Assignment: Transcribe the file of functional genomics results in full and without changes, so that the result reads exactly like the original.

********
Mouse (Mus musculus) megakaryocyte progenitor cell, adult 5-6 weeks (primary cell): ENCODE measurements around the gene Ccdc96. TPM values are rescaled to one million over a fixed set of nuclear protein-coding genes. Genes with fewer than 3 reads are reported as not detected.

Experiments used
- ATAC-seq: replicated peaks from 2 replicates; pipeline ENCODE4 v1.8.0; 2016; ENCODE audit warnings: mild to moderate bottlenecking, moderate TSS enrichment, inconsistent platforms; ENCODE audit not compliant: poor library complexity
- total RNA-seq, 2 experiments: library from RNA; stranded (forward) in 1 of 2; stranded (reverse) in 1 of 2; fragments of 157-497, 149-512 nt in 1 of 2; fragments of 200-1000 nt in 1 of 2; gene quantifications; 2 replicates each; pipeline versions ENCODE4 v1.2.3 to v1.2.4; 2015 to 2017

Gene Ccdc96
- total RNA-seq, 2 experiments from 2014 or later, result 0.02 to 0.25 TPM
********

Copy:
Mouse (Mus musculus) megakaryocyte progenitor cell, adult 5-6 weeks (primary cell): ENCODE measurements around the gene Ccdc96. TPM values are rescaled to one million over a fixed set of nuclear protein-coding genes. Genes with fewer than 3 reads are reported as not detected.

Experiments used
- ATAC-seq: replicated peaks from 2 replicates; pipeline ENCODE4 v1.8.0; 2016; ENCODE audit warnings: mild to moderate bottlenecking, moderate TSS enrichment, inconsistent platforms; ENCODE audit not compliant: poor library complexity
- total RNA-seq, 2 experiments: library from RNA; stranded (forward) in 1 of 2; stranded (reverse) in 1 of 2; fragments of 157-497, 149-512 nt in 1 of 2; fragments of 200-1000 nt in 1 of 2; gene quantifications; 2 replicates each; pipeline versions ENCODE4 v1.2.3 to v1.2.4; 2015 to 2017

Gene Ccdc96
- total RNA-seq, 2 experiments from 2014 or later, result 0.02 to 0.25 TPM